"Here you can live as you like," she said, adding however that things could still be better. "Certainly life here in Italy isn't 100% what we want. But let's say it's 80% better than in my country."



Addressing LGBTQ+ refugee needs

Nathan agrees that the reception of LGBTQ+ refugees can be improved on.

"There is no agency in Canada, Europe, USA that is missioned to specifically address the needs and well-being of LGBTQ+ refugees," she said. Melanie Nathan assists LGBTQ+ refugees seeking protection abroad.


She highlights the example of a Congolese lesbian refugee who was resettled from a Kenyan refugee camp to the US. "She was sent to a deeply religious agency to work with. She was sent to an area in the US where most neighbors are Muslim and anti-Gay. Her apartment is a tiny studio rental for $500 per month. After her rent is paid on the subsidy she receives she has $100 left over for food, utilities and all her needs. The area is awful for a foreign single woman, least of all a traumatized lesbian, who still is in need of trauma informed-counselling that could take years."


Organizations like Nathan's AHRC try to help in such cases, especially trying to address financial concerns, but "because of lack of funding, there are many hurdles," she told InfoMigrants.

"She is already trapped in a cycle of poverty. She has lost her home and her people. She is lonely and confused with little interest shown by the agency to help lift her beyond this trap."



| Photo: Melanie Nathan/private

More and more LGBTQ+ refugees

Despite such significant shortcomings, non-governmental organizations say that the numbers of LGBTQ+ asylum seekers – sometimes called "rainbow refugees" – like Anthony and Chinonso meanwhile are rising.


"The ultimate result is people trying to flee these countries to find safe haven elsewhere," says Kimahli Powell, chief executive of Rainbow Railroad, a group which provides financial, legal and logistical support to LGBTQ+ people needing asylum assistance.


Powell said his organization had received about 15,000 requests for assistance in the last year, marking a 30 percent rise on the previous year.


In the European context, there are no official statistics on LGBTQ+ refugees due to privacy laws. However, various NGOs estimate that in some EU countries, like Finland, there are several hundred homosexual or transexual asylum seekers. Protests have been held against Uganda's new anti-gay laws, like this one pictured in London |




However, even succeeding in reaching a foreign country and lodging an asylum requests still is not a guarantor of safety: for example, ignorance on the part of asylum interviewers about anti-Gay laws in countries of origin can still lead to unsuccessful claims, according to the EU Agency for Asylum.


Antonella Ugirashebuja, an activist with the Arcigay association, told AP that this lack of special protections and provisions in LGBTQ+ asylum cases often impacts female migrants more negatively than male, in particular lesbians: "Lesbians leaving Africa often, or more frequently, end up in prostitution and sexual exploitation networks because they lack (economic) support from their families," she said.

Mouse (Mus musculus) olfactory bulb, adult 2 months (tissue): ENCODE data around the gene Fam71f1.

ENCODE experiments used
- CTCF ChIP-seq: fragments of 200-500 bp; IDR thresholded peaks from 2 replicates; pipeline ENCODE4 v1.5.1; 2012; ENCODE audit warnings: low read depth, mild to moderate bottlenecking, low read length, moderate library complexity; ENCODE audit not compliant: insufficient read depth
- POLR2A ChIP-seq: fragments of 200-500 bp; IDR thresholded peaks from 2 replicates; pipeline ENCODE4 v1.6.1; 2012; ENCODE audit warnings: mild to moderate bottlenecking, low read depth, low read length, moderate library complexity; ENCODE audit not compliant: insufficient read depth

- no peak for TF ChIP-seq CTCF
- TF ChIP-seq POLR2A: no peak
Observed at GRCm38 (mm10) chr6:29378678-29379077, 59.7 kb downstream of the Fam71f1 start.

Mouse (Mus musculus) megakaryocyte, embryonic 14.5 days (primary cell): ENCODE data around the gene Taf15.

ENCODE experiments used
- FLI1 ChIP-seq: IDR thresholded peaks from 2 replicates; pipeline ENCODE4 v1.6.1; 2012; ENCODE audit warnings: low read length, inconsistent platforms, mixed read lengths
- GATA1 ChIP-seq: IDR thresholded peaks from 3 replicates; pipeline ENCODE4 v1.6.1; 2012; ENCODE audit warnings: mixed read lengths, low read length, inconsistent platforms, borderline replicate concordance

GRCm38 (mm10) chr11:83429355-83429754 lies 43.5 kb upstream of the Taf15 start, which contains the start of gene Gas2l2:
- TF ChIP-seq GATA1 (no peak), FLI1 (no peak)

No guarantee for safety

Even when granted protection abroad, homosexual and transexual individuals continue to face challenges:


"We're talking about people who are unfortunately victims of a double stigma: being a migrant, and being members of the LGBTQ+ community," Italian human rights lawyer Marina De Stradis told AP, also highlighting the risk of having their asylum request rejected.


Meanwhile, even in the most liberal countries, there’s often no complete escape from victimization: Last year, members of the so-called "Islamic State" (IS) terror group planned to carry out an attack on a Pride parade in Vienna, resulting in several arrests.


With Iraq – a former stronghold of IS – being one of the Middle Eastern states that has introduced the most comprehensive anti-LGBTQ+ laws of recent years, people trying to escape violence and persecution from that part of the world continue to relive the trauma they escaped when such events hit the news.

LGBTQI+ asylum seekers in the EU have in the past been deported despite facing grave dangers in their home country.



Hope for a better tomorrow

Human rights lawyer Nathan believes that everyone can contribute to trying to create a more welcoming environment for homosexual and transexual refugees: "Sign up as a volunteer with organizations that serve LGBTQ+ people in forced displacement. Make sure you vote for legislators and policy makers who do not legislate against the interests of LGBTQ+ people. Donate money to organizations like ours," she recommends.


ILGA World meanwhile has a message of hope in the foreword to the "Laws On US" publication: The movement's co-secretaries general, Luz Elena Aranda and Ymania Brown, say that despite all the adversity, "the resilience and collective spirit" of the LGBTQ+ community served as a reminder that "we can create a world where equality and justice flourish for all."


Commenti


bottom of page